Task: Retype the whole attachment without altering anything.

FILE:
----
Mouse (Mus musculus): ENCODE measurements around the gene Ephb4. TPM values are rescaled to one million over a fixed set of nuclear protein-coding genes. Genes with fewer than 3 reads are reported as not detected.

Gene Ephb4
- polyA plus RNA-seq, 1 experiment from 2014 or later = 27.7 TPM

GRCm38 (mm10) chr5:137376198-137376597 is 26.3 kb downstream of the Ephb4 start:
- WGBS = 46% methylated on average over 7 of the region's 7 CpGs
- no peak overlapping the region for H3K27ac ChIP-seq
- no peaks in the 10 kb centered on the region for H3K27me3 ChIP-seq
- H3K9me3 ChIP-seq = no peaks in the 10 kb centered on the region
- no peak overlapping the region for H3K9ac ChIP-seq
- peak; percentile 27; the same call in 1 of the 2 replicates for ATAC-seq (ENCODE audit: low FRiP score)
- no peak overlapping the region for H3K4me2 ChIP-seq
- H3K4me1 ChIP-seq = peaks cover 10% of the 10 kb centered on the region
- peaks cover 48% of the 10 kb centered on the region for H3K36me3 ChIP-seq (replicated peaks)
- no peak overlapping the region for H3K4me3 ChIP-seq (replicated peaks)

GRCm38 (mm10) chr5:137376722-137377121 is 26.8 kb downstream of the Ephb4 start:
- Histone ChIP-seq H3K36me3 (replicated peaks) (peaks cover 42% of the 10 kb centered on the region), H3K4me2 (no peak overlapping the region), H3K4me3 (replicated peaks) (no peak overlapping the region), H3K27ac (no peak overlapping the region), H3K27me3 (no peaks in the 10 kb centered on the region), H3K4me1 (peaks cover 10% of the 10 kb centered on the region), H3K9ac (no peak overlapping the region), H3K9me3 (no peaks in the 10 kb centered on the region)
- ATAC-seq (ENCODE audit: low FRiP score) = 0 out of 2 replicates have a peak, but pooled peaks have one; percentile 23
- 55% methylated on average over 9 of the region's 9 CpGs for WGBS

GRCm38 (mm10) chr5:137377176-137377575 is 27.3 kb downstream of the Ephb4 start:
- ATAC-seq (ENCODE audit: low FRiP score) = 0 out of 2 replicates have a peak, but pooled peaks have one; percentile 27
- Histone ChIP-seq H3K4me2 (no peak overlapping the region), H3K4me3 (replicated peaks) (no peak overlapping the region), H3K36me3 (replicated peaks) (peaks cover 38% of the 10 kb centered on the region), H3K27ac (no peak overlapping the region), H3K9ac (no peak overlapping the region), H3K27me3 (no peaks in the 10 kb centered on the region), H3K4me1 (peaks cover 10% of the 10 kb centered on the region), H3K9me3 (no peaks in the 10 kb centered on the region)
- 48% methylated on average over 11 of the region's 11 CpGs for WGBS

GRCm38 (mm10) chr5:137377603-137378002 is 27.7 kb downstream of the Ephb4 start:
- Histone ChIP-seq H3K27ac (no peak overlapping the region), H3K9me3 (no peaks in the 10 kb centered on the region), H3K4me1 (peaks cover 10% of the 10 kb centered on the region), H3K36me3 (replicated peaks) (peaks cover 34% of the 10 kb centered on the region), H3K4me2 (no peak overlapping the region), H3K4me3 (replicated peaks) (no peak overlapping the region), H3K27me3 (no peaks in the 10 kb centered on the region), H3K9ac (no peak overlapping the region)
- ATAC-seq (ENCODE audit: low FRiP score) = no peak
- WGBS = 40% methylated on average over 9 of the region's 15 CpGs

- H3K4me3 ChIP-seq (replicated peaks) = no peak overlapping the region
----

Mouse (Mus musculus): ENCODE measurements around the gene Ephb4. TPM values are rescaled to one million over a fixed set of nuclear protein-coding genes. Genes with fewer than 3 reads are reported as not detected.

Gene Ephb4
- polyA plus RNA-seq, 1 experiment from 2014 or later = 27.7 TPM

GRCm38 (mm10) chr5:137376198-137376597 is 26.3 kb downstream of the Ephb4 start:
- WGBS = 46% methylated on average over 7 of the region's 7 CpGs
- no peak overlapping the region for H3K27ac ChIP-seq
- no peaks in the 10 kb centered on the region for H3K27me3 ChIP-seq
- H3K9me3 ChIP-seq = no peaks in the 10 kb centered on the region
- no peak overlapping the region for H3K9ac ChIP-seq
- peak; percentile 27; the same call in 1 of the 2 replicates for ATAC-seq (ENCODE audit: low FRiP score)
- no peak overlapping the region for H3K4me2 ChIP-seq
- H3K4me1 ChIP-seq = peaks cover 10% of the 10 kb centered on the region
- peaks cover 48% of the 10 kb centered on the region for H3K36me3 ChIP-seq (replicated peaks)
- no peak overlapping the region for H3K4me3 ChIP-seq (replicated peaks)

GRCm38 (mm10) chr5:137376722-137377121 is 26.8 kb downstream of the Ephb4 start:
- Histone ChIP-seq H3K36me3 (replicated peaks) (peaks cover 42% of the 10 kb centered on the region), H3K4me2 (no peak overlapping the region), H3K4me3 (replicated peaks) (no peak overlapping the region), H3K27ac (no peak overlapping the region), H3K27me3 (no peaks in the 10 kb centered on the region), H3K4me1 (peaks cover 10% of the 10 kb centered on the region), H3K9ac (no peak overlapping the region), H3K9me3 (no peaks in the 10 kb centered on the region)
- ATAC-seq (ENCODE audit: low FRiP score) = 0 out of 2 replicates have a peak, but pooled peaks have one; percentile 23
- 55% methylated on average over 9 of the region's 9 CpGs for WGBS

GRCm38 (mm10) chr5:137377176-137377575 is 27.3 kb downstream of the Ephb4 start:
- ATAC-seq (ENCODE audit: low FRiP score) = 0 out of 2 replicates have a peak, but pooled peaks have one; percentile 27
- Histone ChIP-seq H3K4me2 (no peak overlapping the region), H3K4me3 (replicated peaks) (no peak overlapping the region), H3K36me3 (replicated peaks) (peaks cover 38% of the 10 kb centered on the region), H3K27ac (no peak overlapping the region), H3K9ac (no peak overlapping the region), H3K27me3 (no peaks in the 10 kb centered on the region), H3K4me1 (peaks cover 10% of the 10 kb centered on the region), H3K9me3 (no peaks in the 10 kb centered on the region)
- 48% methylated on average over 11 of the region's 11 CpGs for WGBS

GRCm38 (mm10) chr5:137377603-137378002 is 27.7 kb downstream of the Ephb4 start:
- Histone ChIP-seq H3K27ac (no peak overlapping the region), H3K9me3 (no peaks in the 10 kb centered on the region), H3K4me1 (peaks cover 10% of the 10 kb centered on the region), H3K36me3 (replicated peaks) (peaks cover 34% of the 10 kb centered on the region), H3K4me2 (no peak overlapping the region), H3K4me3 (replicated peaks) (no peak overlapping the region), H3K27me3 (no peaks in the 10 kb centered on the region), H3K9ac (no peak overlapping the region)
- ATAC-seq (ENCODE audit: low FRiP score) = no peak
- WGBS = 40% methylated on average over 9 of the region's 15 CpGs

- H3K4me3 ChIP-seq (replicated peaks) = no peak overlapping the region